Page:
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As you may have seen, we recommended a portable charger recently. We’ve recommended a few because a portable charger is the tech gadget that flight attendants say they never travel without (check out some other must-have travel gadgets here) and we recently shared this portable charger as an option to consider.

One of our readers bought the product and received it in the mail with a notice on the box saying: Lithium Ion Batteries – Forbidden For Transport Aboard Passenger Aircraft (see photo above).

The warning may be startling, especially for a product that’s intended to be used while traveling. But back in 2019, the government instituted new rules regarding the shipping of lithium ion batteries. They are banned from being shipped as cargo but can be packed in your carry-on bag, with some stipulations. According to Business Insider, “The U.S. government said on Wednesday it is issuing new rules barring airlines from carrying potentially hazardous lithium-ion cells and batteries as cargo on passenger aircraft, and setting new requirements for transporting them on cargo planes.” (article published February 27, 2019)

RELATED: How to Never Forget Your Charger in Your Hotel Room Again

To further clarify that the product is indeed safe for travel, we checked the FAA website, the TSA website and cross-referenced the product information as well, which says that the charger provides a full week’s worth of charging capacity with the airline-approved 20000mAh power bank.

So, can you travel with lithium-ion batteries?

Here’s what the FAA says:
Lithium batteries, which power everyday devices, can catch fire if damaged or if battery terminals are short-circuited.

Devices containing lithium metal batteries or lithium ion batteries, including – but not limited to – smartphones, tablets, cameras and laptops, should be kept in carry-on baggage. If these devices are packed in checked baggage, they should be turned completely off, protected from accidental activation and packed so they are protected from damage.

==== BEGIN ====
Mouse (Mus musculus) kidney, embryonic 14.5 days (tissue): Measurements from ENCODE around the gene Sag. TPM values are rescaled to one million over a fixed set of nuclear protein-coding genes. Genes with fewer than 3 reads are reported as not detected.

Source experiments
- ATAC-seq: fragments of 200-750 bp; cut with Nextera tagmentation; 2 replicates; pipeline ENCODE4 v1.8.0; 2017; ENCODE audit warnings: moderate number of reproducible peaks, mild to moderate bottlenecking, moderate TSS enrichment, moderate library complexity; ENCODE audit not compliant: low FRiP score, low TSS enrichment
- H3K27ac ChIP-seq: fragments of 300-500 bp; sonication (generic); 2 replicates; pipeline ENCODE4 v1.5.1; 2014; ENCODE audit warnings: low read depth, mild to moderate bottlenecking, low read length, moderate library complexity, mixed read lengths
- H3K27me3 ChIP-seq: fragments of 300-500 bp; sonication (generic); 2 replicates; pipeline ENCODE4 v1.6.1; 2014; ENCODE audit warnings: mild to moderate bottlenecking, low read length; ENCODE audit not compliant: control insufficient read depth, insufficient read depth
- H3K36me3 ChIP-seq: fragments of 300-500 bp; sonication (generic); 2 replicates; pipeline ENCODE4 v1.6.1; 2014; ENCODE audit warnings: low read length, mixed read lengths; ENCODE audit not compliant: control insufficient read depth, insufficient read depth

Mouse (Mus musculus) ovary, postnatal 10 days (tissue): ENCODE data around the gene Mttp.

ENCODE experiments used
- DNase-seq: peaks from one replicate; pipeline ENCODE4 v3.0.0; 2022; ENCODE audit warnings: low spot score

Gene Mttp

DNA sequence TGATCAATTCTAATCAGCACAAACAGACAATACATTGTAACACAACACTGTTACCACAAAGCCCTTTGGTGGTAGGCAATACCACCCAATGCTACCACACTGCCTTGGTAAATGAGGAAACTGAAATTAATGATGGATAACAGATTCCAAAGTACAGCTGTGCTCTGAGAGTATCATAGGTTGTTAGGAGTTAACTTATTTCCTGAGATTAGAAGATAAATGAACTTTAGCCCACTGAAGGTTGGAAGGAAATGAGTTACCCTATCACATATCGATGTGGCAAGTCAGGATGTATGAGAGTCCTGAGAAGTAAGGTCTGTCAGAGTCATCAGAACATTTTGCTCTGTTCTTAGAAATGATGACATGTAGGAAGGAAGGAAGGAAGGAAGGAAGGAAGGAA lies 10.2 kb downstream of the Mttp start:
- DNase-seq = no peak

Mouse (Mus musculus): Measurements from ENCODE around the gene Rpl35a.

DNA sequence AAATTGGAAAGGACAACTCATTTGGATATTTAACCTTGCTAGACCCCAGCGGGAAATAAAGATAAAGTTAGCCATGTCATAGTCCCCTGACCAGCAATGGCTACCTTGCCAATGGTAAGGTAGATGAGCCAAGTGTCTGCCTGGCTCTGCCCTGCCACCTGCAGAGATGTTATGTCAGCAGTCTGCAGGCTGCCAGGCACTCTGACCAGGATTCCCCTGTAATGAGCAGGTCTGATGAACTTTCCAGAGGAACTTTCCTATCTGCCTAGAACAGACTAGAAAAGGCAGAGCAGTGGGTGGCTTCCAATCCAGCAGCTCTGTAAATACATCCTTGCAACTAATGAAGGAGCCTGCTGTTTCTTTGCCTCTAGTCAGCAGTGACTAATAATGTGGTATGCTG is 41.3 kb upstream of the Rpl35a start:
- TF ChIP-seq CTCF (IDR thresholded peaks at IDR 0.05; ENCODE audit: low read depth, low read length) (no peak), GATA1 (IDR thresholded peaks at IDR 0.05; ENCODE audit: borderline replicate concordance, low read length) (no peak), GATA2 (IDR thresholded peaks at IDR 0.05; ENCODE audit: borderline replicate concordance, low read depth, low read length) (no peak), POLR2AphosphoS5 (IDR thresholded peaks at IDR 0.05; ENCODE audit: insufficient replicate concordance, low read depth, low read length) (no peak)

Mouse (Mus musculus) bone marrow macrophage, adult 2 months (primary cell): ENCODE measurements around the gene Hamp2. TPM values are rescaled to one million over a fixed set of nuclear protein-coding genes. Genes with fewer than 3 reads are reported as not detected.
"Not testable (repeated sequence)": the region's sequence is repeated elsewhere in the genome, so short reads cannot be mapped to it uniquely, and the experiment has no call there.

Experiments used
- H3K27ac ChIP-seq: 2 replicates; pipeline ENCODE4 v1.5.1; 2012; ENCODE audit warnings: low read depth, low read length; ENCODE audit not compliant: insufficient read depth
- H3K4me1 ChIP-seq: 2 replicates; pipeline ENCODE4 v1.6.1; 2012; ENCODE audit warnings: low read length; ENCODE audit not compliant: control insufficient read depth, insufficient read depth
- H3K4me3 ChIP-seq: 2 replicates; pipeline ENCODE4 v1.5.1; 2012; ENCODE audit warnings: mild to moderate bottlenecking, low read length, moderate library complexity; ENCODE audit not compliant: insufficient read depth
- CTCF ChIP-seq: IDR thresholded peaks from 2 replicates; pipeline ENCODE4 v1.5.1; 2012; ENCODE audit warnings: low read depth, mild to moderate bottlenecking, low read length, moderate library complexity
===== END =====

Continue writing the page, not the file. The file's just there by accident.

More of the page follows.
Spare (uninstalled) lithium metal batteries and lithium ion batteries, electronic cigarettes and vaping devices are prohibited in checked baggage. They must be carried with the passenger in carry-on baggage. Smoke and fire incidents involving lithium batteries can be mitigated by the cabin crew and passengers inside the aircraft cabin.

If carry-on baggage is checked at the gate or planeside, spare lithium batteries, electronic cigarettes, and vaping devices must be removed from the baggage and kept with the passenger in the aircraft cabin.

Even in carry-on baggage, these items should be protected from damage, accidental activation and short circuits. Battery terminals should be protected by manufacturer’s packaging or covered with tape and placed in separate bags to prevent short circuits.

Damaged, defective or recalled lithium batteries must not be carried in carry-on or checked baggage if they are likely to be a safety concern by overheating or catching on fire. You can find more information from the FAA here and here.

And, according to the TSA:

Lithium batteries with more than 100-watt hours
Carry On Bags: Yes (Special Instructions)
Checked Bags: No

Spare (uninstalled) lithium ion and lithium metal batteries, including power banks and cell phone battery charging cases, must be carried in carry-on baggage only.

With airline approval, passengers may also carry up to two spare larger lithium ion batteries (101–160 Wh) or lithium metal batteries (2-8 grams). This size covers the larger after-market extended-life laptop computer batteries and some larger batteries used in professional audio/visual equipment. There is a limit of two spare batteries per person for the larger lithium ion batteries described above (101–160 watt hours per battery. For more information, see the FAA regulations on batteries.

This instruction covers spare lithium metal and spare rechargeable lithium ion batteries for personal electronics such as cameras, cell phones, laptop computers, tablets, watches, calculators, etc. This instruction also includes external battery chargers (portable rechargers and power banks) containing a lithium ion battery. For lithium batteries that are installed in a device (laptop, cell phone, camera, etc.), see FAA regulations for “portable electronic devices, containing batteries.”

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